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An “energy-auxotroph” E. coli provides an in vivo platform for assessing NADH regeneration systems

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Wenk,  S.
Systems and Synthetic Metabolism, Max Planck Research Groups, Max Planck Institute of Molecular Plant Physiology, Max Planck Society;

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Schann,  K.
Systems and Synthetic Metabolism, Max Planck Research Groups, Max Planck Institute of Molecular Plant Physiology, Max Planck Society;

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He,  H.
Systems and Synthetic Metabolism, Max Planck Research Groups, Max Planck Institute of Molecular Plant Physiology, Max Planck Society;

/persons/resource/persons249186

Rainaldi,  V.
Systems and Synthetic Metabolism, Max Planck Research Groups, Max Planck Institute of Molecular Plant Physiology, Max Planck Society;

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Kim,  S.
Systems and Synthetic Metabolism, Max Planck Research Groups, Max Planck Institute of Molecular Plant Physiology, Max Planck Society;

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Lindner,  S. N.
Systems and Synthetic Metabolism, Max Planck Research Groups, Max Planck Institute of Molecular Plant Physiology, Max Planck Society;

/persons/resource/persons132110

Bar-Even,  A.
Systems and Synthetic Metabolism, Max Planck Research Groups, Max Planck Institute of Molecular Plant Physiology, Max Planck Society;

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Wenk, S., Schann, K., He, H., Rainaldi, V., Kim, S., Lindner, S. N., et al. (2020). An “energy-auxotroph” E. coli provides an in vivo platform for assessing NADH regeneration systems. Biotechnology and Bioengineering, 117(11), 3422-3434. doi:10.1002/bit.27490.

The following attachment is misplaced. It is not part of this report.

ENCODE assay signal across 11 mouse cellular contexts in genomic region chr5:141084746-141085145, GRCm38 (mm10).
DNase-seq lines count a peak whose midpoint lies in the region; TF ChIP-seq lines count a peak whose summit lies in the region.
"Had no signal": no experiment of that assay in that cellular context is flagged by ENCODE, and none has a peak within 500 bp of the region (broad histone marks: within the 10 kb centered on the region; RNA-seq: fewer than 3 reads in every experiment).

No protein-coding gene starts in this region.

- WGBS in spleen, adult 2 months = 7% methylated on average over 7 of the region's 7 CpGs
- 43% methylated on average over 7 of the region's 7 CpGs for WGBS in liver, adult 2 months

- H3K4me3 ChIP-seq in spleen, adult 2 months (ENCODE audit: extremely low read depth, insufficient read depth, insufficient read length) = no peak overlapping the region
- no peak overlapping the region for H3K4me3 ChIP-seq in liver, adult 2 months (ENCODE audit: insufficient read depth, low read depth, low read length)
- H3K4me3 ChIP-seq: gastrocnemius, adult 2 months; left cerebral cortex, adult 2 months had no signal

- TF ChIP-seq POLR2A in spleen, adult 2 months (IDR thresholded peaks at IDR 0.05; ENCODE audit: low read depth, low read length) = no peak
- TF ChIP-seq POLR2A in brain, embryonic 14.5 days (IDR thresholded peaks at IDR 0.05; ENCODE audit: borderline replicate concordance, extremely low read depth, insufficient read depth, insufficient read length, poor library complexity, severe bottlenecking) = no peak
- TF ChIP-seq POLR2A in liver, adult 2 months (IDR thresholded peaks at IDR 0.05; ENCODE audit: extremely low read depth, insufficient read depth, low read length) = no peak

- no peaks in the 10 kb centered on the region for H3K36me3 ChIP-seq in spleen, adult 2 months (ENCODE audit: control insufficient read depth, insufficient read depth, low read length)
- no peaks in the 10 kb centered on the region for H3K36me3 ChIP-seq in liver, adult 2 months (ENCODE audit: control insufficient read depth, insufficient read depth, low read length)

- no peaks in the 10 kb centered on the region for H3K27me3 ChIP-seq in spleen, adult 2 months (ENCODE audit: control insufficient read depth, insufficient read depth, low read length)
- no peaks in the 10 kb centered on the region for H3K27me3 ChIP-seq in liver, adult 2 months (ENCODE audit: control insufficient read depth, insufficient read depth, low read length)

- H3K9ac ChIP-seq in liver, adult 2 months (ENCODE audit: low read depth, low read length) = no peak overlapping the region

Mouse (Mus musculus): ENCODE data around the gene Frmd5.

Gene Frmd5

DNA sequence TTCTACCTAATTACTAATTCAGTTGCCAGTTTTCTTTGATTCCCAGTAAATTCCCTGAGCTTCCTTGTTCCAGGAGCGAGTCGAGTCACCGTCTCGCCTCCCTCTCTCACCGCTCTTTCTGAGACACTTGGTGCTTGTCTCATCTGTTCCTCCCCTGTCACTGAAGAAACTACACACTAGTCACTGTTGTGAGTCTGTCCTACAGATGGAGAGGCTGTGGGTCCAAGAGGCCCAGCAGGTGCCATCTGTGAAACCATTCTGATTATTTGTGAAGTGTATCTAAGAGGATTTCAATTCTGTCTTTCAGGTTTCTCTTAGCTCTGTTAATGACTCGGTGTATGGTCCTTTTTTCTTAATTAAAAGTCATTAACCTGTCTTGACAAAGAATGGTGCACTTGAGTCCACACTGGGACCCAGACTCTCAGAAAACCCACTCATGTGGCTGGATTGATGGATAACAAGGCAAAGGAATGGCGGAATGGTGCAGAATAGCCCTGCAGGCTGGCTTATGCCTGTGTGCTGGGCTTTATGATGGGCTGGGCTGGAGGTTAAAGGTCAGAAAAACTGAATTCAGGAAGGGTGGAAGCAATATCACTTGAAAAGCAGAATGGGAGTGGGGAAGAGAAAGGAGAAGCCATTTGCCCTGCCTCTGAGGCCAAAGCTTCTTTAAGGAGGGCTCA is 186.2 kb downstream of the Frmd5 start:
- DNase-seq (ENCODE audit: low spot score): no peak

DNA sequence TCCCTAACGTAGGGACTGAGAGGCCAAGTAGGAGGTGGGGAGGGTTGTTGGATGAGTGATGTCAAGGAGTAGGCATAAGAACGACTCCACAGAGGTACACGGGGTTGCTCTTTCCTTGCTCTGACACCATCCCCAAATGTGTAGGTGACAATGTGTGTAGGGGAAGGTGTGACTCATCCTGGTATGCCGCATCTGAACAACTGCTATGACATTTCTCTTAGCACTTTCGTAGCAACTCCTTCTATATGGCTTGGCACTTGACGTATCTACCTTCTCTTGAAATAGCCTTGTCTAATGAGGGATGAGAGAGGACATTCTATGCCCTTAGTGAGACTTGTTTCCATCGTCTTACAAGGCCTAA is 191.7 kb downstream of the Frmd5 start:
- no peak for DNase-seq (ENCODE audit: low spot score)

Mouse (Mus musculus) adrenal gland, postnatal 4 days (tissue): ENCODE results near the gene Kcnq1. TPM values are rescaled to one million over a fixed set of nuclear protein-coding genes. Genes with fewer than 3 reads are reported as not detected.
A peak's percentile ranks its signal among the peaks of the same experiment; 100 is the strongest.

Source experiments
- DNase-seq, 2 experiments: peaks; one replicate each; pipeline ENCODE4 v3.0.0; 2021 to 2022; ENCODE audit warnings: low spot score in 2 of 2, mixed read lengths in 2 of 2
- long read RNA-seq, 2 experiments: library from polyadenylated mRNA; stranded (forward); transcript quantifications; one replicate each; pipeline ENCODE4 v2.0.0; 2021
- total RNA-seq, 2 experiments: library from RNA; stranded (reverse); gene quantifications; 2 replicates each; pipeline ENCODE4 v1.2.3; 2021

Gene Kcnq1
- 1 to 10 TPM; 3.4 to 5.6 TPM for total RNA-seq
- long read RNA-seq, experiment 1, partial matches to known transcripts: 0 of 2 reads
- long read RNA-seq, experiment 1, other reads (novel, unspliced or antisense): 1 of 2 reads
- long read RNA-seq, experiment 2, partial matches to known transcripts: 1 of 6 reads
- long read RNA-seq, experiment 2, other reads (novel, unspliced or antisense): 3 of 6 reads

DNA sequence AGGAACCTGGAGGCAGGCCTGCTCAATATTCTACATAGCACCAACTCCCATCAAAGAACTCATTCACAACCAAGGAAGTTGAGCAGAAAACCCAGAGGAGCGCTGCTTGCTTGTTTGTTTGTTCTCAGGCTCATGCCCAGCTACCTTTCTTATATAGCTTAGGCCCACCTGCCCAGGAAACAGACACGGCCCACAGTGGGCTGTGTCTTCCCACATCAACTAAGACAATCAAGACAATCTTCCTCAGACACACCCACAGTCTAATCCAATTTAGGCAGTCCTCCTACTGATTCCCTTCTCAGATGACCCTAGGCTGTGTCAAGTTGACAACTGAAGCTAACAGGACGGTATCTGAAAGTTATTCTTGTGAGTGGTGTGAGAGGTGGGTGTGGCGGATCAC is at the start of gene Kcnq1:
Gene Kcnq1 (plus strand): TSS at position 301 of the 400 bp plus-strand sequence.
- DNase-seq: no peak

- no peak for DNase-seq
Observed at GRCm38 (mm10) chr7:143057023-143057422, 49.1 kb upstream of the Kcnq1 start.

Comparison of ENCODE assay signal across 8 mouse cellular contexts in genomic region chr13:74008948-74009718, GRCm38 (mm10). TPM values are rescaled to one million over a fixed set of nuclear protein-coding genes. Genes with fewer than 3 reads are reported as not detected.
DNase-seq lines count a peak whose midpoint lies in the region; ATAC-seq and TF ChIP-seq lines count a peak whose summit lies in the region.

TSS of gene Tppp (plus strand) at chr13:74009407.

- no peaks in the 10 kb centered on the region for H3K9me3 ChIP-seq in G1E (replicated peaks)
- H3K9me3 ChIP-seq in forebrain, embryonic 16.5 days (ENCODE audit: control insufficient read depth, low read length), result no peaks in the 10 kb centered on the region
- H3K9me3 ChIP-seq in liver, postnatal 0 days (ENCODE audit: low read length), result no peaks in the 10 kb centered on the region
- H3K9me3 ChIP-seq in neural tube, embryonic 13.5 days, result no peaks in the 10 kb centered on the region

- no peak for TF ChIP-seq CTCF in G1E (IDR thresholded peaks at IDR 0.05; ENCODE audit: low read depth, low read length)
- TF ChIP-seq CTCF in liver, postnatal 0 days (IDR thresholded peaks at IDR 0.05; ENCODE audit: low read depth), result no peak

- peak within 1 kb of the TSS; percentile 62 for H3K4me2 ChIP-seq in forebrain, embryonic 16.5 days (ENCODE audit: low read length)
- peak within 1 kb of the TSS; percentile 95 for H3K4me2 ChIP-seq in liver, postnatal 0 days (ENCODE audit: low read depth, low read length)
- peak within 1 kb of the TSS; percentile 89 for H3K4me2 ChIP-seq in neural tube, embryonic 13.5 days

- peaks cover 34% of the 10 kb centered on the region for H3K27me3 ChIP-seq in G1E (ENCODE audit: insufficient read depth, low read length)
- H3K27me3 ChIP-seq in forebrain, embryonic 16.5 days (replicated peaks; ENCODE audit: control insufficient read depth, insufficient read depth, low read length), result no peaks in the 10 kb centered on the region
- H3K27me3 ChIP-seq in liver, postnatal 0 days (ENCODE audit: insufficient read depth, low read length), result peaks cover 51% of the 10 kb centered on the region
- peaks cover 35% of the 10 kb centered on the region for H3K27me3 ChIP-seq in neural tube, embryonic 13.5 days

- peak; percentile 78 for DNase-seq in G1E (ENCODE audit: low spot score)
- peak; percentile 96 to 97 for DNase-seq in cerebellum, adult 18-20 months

Cite as: http://hdl.handle.net/21.11116/0000-0007-5A89-A
Abstract
Abstract An efficient in vivo regeneration of the primary cellular resources NADH and ATP is vital for optimizing the production of value-added chemicals and enabling the activity of synthetic pathways. Currently, such regeneration routes are tested and characterized mainly in vitro before being introduced into the cell. However, in vitro measurements could be misleading as they do not reflect enzyme activity under physiological conditions. Here, we construct an in vivo platform to test and compare NADH regeneration systems. By deleting dihydrolipoyl dehydrogenase in Escherichia coli, we abolish the activity of pyruvate dehydrogenase and 2-ketoglutarate dehydrogenase. When cultivated on acetate, the resulting strain is auxotrophic to NADH and ATP: acetate can be assimilated via the glyoxylate shunt but cannot be oxidized to provide the cell with reducing power and energy. This strain can therefore serve to select for and test different NADH regeneration routes. We exemplify this by comparing several NAD-dependent formate dehydrogenases and methanol dehydrogenases. We identify the most efficient enzyme variants under in vivo conditions and pinpoint optimal feedstock concentrations that maximize NADH biosynthesis while avoiding cellular toxicity. Our strain thus provides a useful platform for comparing and optimizing enzymatic systems for cofactor regeneration under physiological conditions. This article is protected by copyright. All rights reserved.